Collingwood council has indicated it is open to talking about supporting a provincial re-zoning request for a new health and wellness village in the town’s south-east end, but with a few conditions.
During Monday’s (April 11) development and operations services standing committee meeting, councillors started talks on what it would take for them to consider supporting a minister’s zoning order (MZO) application to the province regarding the proposed Poplar Regional Health and Wellness Village project.
“I think what we’ve heard tonight is, this is uncharted territory in terms of a minister’s zoning order of this magnitude,” said Coun. Yvonne Hamlin. “We’re going to need some good advice as we move forward.”
An MZO is a controversial provincial tool to fast-track a change of zoning on a piece of land to allow something else to be built that isn't currently allowed based on municipal zoning.
In the case of the Poplar Sideroad proposal, the land is currently set aside for industrial employment use such as factories, warehouses, and offices. The developer wants that changed to mixed-use to allow commercial, education, recreation, residential, and health facilities to be built on the property.
Most MZO requests, which are made by the developer, require a resolution of council in support of the project as part of the application.
A sticking point for some councillors was that the Poplar Sideroad land currently represents about 91 per cent of the town’s total future industrial employment lands.
According to the town's Manager of Economic Development Brennan Kenney, the current demand for traditional industrial-type development in Collingwood has been minimal.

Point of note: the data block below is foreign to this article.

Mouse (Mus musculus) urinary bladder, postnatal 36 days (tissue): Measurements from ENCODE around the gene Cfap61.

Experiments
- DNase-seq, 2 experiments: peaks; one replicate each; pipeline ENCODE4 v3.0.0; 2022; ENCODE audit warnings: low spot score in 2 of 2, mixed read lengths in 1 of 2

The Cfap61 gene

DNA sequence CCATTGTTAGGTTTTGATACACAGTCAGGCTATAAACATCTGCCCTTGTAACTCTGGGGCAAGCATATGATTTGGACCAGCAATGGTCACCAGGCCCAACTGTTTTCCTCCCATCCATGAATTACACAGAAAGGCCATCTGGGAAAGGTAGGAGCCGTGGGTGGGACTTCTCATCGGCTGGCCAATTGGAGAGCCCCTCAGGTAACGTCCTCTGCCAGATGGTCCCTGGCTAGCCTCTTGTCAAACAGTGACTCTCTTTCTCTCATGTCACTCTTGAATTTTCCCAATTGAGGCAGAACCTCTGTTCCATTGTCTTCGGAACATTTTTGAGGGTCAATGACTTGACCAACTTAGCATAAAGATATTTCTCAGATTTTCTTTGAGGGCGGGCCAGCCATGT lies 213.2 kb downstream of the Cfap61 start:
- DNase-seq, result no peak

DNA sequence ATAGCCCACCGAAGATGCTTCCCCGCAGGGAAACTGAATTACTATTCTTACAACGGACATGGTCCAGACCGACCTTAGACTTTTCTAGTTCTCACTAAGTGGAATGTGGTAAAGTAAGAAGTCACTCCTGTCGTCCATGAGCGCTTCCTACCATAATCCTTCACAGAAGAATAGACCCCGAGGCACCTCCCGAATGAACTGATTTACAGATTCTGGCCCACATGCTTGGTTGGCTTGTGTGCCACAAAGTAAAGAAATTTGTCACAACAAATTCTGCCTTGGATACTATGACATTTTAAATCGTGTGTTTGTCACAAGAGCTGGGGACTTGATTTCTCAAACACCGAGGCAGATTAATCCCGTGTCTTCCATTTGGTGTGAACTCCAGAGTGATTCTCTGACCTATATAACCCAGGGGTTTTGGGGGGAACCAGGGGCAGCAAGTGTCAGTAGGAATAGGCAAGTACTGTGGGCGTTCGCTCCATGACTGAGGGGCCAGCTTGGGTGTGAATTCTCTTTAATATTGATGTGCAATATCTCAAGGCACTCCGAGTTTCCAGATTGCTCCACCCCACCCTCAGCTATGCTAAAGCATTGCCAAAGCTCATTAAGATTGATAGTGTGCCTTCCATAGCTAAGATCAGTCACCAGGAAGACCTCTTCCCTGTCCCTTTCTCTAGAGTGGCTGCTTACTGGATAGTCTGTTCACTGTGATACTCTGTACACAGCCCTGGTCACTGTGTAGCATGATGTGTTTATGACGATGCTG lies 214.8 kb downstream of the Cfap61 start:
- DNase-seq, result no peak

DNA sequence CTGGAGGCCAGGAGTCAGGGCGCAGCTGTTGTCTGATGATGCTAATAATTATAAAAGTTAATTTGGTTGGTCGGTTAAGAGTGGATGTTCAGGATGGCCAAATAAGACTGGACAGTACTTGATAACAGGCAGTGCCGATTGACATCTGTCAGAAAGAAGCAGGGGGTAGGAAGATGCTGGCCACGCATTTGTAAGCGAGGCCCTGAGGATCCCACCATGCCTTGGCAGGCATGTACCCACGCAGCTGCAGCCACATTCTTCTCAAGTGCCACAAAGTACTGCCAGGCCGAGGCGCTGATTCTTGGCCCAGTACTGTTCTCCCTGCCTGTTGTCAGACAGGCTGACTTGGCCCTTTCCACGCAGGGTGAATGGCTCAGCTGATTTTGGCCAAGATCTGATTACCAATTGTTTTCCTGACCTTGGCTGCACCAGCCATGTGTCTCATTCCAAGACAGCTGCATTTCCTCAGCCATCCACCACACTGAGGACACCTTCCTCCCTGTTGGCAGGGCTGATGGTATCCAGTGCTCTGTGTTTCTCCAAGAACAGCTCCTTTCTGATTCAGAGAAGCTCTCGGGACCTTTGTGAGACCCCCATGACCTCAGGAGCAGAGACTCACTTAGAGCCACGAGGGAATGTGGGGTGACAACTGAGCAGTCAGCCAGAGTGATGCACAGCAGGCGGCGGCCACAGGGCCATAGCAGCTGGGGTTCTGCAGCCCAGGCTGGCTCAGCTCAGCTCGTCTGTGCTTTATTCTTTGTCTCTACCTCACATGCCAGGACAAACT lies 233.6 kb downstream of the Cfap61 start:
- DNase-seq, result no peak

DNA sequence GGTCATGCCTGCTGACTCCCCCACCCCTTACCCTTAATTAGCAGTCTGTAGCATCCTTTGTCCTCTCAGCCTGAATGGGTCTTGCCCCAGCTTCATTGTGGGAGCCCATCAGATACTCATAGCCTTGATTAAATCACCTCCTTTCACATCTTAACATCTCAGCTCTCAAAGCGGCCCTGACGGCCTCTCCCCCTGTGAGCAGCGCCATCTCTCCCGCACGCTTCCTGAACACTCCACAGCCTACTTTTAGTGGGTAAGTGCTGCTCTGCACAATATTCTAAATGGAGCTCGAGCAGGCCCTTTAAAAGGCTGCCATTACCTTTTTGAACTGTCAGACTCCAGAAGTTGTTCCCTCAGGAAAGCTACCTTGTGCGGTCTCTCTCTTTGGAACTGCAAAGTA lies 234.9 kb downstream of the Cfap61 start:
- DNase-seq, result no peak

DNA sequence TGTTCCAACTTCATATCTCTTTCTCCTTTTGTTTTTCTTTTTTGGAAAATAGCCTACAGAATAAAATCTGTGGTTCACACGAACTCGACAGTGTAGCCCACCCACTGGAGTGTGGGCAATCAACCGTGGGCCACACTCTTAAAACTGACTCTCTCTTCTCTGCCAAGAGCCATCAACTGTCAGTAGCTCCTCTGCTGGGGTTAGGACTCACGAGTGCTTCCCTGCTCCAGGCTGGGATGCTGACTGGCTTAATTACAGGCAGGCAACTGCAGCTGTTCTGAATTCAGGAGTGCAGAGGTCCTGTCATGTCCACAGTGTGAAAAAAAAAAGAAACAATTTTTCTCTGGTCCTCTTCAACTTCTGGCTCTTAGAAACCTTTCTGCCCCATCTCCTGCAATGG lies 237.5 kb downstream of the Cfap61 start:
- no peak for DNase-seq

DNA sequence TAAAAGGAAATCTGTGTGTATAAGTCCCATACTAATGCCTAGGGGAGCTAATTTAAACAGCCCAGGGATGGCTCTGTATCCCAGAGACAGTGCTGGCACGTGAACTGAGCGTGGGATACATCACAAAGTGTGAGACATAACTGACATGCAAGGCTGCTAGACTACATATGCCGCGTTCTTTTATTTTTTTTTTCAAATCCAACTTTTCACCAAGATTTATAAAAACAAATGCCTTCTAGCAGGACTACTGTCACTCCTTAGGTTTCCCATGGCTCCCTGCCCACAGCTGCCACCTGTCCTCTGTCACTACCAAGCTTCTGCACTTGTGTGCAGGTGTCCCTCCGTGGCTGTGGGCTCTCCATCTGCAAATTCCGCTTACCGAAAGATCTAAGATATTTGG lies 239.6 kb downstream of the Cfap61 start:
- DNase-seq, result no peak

“We do have industrial users, but I would argue that many of those industrial users did not come here because Collingwood was the cheapest or the most centrally located,” said Kenney. “Manufacturing has been in decline for several decades.”
Kenney said that over the past year, the town has seen more requests for mixed-use and commercial uses versus industrial uses. While tourism is currently a main economic driver in Collingwood, he said growth is also a main driver, and allowing more mixed-use zoning fits in with that.
“Growth is largely inevitable... so how we mould and support that growth is going to play a part in the type of community we want to build Collingwood into,” he said. “All of that fits within our economic development action plan. I would argue the vision here fits very well with that.”
The Poplar Regional Health and Wellness Village is a new project that is being planned for the lands surrounding Georgian College John Di Poce South Georgian Bay campus at Raglan Street and Poplar Sideroad.
The project, which would be built on 53 hectares, would bring housing, a sports centre, healthcare services, eco space, and research and innovation businesses to the lands surrounding the college.
The developer is planning to see shovels in the ground in 2024/25.
For our full story on Live Work Learn Play Inc. plans for the land and an interview with their chief executive officer, click here.